Author: Kate DiCamillo
Illustrator: Chris Van Dusen
My rating: 3 of 5
Mr. and Mrs. Watson live a very ordinary, quiet life. Some might even say boring. But all that begins to change when a tiny piglet shows up on their doorstep and wiggles her way into their hearts.
A Piglet Named Mercy is, to my understanding, a picture-book prequel to DiCamillo’s Mercy Watson series (which I believe are written for a slightly older demographic, although I haven’t read them yet). As such, a certain amount of the story’s appeal is directly linked to its relation to the other books–which, again, I haven’t read. So do please take that bias into consideration while reading this review. The story itself is cute, although extremely simple. I honestly expect more from DiCamillo’s writing, though, even just for a picture book. She typically makes so much magic, regardless of the story or the reading level. Still, though, a cute story about a lonely couple, a couple nosy neighbors, and an adorably spunky piglet. I would expect this to be popular with preschoolers, perhaps even into kindergarten or first grade. And yes, it’s a nice set-up that leaves the reader expecting great things of the actual series; we’ll see how well those expectations are fulfilled. The other aspect of this book that I haven’t really addressed yet–but which plays a significant role, since this is a picture book–is the art. I don’t love it. Yes, it has a fitting country-kitchen sort of feel that works with the story . . . but the edges are too sharp, the colors too brash, the facial expressions too odd. It just doesn’t work for me. Yet for all the negatives mentioned above, I do still rate this a 3/5 (which is a positive rating for me); the story is sweet and funny enough that I would recommend it for younger readers.
Author/Illustrator: Divya Srinivasan
My rating: 5 of 5
Octopus enjoys watching life in the ocean unfold around her, other sea creatures having fun. But sometimes it all just gets to be too much, and she needs to be alone. One day, she swims away until she finds somewhere quiet and alone where she can play by herself in the quiet . . . but after a while, she’s ready to return to her friends back home.
As in her Little Owl books, in Octopus Alone, Srinivasan does a delightful job of blending story with education about nature. We are shown a charming variety of sea creatures doing what sea creatures do, all drawn in the author’s usual gorgeous and distinguished style. And this would be a good children’s book just for that. But we get something more, as well–we get a main character with an established, distinct personality. One that tends to go against a lot of social expectations, no less. In point of fact, we get a picture book with an introverted main character, one that wrestles with that fine balance between needing relationships and needing to be alone sometimes. As an introvert myself, reading this in a children’s book is just brilliant. Whether it’s helping introverted kids understand themselves or helping extroverted kids understand that some people need more space and quiet than they do, this book is something that is just helpful and timely. Highly recommended, for the art, for the animals, for the story, and for the social aid that this book clearly is.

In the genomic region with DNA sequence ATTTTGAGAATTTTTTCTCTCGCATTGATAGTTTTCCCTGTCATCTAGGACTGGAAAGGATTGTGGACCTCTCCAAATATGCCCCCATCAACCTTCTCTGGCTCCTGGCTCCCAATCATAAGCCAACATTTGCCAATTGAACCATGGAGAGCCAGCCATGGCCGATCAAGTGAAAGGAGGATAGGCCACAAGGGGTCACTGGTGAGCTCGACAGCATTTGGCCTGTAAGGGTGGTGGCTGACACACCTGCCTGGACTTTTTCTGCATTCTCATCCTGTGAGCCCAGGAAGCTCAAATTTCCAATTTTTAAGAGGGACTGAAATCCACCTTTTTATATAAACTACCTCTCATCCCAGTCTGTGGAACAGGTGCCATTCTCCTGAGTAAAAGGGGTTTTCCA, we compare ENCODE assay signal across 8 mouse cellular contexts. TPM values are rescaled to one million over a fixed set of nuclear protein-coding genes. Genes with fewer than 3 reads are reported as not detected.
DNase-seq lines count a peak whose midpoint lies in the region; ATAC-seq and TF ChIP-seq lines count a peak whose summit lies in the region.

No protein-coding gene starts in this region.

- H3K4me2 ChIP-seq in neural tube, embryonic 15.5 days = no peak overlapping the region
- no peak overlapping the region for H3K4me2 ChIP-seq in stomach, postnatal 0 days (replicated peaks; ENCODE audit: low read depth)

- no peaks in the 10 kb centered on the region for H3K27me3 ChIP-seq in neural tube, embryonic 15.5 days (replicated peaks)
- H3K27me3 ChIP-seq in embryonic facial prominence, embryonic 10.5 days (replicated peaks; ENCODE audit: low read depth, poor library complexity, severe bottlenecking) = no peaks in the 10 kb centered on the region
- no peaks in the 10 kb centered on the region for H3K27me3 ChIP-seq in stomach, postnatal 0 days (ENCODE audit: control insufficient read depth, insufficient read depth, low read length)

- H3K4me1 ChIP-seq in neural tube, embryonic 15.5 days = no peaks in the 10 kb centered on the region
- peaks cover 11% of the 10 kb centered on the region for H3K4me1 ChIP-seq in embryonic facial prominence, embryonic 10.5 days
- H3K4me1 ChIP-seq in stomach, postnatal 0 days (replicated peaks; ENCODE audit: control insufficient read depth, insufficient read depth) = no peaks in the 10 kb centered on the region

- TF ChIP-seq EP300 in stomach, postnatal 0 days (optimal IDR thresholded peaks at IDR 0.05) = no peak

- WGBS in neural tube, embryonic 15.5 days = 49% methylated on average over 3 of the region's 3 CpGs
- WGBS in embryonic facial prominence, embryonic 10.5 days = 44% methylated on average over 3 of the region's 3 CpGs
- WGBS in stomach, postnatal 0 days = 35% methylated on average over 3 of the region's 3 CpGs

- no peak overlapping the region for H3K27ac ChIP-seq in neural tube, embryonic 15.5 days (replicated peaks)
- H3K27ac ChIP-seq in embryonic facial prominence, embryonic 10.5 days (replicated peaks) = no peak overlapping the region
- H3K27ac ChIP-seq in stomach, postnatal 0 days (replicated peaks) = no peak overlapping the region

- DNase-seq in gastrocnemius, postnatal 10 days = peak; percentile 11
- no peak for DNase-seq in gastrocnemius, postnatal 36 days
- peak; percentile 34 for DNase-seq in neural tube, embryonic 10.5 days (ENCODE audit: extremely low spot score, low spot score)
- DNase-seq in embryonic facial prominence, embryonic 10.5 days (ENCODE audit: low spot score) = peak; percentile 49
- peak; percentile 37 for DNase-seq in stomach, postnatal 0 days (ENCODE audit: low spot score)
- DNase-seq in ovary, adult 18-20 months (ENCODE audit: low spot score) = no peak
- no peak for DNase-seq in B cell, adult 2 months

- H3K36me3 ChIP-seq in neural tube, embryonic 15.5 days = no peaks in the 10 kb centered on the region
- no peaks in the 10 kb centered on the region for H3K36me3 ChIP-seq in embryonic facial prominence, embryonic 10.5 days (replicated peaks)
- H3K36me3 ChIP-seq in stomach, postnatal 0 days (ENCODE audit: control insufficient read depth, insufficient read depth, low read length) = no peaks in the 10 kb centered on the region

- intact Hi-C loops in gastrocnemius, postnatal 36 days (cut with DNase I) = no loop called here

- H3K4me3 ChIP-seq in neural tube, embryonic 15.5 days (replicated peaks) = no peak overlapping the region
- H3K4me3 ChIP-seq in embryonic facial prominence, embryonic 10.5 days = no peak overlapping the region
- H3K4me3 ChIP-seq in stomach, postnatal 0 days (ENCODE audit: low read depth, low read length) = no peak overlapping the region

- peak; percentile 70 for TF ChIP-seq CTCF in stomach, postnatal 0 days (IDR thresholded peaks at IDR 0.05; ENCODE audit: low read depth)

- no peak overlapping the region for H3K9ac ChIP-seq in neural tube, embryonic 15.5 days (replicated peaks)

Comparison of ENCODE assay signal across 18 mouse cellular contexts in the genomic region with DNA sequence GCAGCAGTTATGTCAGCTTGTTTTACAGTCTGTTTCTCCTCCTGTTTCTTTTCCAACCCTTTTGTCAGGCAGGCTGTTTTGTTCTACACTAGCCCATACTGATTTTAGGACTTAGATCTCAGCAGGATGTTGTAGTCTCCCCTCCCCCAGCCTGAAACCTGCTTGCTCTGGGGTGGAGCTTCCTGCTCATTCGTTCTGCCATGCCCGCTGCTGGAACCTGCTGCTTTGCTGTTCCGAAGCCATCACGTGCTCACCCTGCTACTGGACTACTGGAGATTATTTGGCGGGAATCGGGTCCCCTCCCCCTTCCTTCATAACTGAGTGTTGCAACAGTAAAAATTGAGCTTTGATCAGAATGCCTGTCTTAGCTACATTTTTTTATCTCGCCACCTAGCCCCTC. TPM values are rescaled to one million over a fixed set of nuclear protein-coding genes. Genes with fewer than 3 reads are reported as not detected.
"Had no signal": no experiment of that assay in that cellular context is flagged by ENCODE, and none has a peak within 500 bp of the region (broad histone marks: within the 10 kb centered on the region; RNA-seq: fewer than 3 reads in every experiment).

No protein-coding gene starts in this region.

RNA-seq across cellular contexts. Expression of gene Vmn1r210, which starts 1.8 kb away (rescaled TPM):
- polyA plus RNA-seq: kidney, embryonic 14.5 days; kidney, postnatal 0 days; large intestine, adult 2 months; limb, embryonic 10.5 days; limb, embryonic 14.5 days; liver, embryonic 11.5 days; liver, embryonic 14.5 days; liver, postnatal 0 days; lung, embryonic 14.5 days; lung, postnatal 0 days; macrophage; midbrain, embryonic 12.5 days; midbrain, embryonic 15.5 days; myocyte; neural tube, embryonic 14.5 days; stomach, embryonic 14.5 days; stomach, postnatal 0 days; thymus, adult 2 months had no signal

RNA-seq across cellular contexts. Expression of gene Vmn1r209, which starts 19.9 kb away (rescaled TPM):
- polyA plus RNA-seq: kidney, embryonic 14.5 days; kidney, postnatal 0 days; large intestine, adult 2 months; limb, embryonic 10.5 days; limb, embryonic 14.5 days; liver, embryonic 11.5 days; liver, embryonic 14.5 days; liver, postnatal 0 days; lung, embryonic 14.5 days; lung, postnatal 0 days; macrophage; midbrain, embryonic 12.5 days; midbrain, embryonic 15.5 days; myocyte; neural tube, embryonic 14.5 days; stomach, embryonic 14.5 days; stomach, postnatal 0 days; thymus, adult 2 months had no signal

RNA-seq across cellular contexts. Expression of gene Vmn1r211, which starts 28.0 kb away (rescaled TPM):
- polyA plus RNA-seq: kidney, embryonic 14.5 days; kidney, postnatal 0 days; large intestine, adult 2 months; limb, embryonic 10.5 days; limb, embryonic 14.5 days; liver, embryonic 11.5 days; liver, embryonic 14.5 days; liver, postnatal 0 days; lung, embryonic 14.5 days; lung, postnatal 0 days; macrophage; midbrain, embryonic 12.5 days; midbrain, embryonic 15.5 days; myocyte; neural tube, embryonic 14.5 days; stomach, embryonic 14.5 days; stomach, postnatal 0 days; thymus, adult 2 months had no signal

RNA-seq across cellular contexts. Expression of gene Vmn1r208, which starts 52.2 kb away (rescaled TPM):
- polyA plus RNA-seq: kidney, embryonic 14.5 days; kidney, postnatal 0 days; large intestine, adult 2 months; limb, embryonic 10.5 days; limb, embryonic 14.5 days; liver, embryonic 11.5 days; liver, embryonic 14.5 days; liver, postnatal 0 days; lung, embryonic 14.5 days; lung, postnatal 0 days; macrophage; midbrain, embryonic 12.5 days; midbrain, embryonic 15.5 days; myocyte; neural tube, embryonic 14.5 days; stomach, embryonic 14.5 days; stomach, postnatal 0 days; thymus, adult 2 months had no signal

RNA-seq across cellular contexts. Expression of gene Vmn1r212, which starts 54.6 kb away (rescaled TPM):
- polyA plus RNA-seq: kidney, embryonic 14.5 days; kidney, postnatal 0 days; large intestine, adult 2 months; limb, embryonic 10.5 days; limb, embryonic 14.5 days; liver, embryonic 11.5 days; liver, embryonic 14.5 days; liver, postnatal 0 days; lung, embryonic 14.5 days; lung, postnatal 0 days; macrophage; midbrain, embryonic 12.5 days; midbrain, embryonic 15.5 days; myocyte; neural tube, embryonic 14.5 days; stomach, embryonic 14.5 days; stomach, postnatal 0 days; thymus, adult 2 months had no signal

Author: Don Freeman
My rating: 4.5 of 5
In a big department store, a small stuffed bear named Corduroy sits on the shelf waiting for someone to take him home. One day, a customer points out that he’s missing a button, prompting a midnight expedition through the store in search of said button. Corduroy finds lots of interesting things that night. But the next morning, he finds something even better–a home and a new friend.
Over 50 years old, this picture book is just as charming and engaging as it was when it was originally published. Corduroy is just a very cute story, with a nice sprinkling of adventure and humor and a satisfying “happy ending.” I appreciate the way the author expresses Corduroy’s opinions of his experiences–“I guess I’ve always wanted to” or “I think I’ve always wanted to” for all the adventures in the store, but “I know I’ve always wanted” when it comes to a friend and a home. It’s a nice way of using repetition with variation that I like to see in kids’ books. Fair warning that this book is a bit text heavy when compared to other picture books; at age two-and-a-half, my niece is just now able to sit still for and enjoy reading the text in its entirety, but before that, I had to do some summarizing. (It’s recommended for ages 3-8, technically). As for the art itself, it’s got a charming old-school feel to it, one that both captures the flavor of when it was written back in the 1940’s but that is still enjoyable and approachable today. Corduroy is definitely a classic, and a picture book that I would recommend for just about any younger child.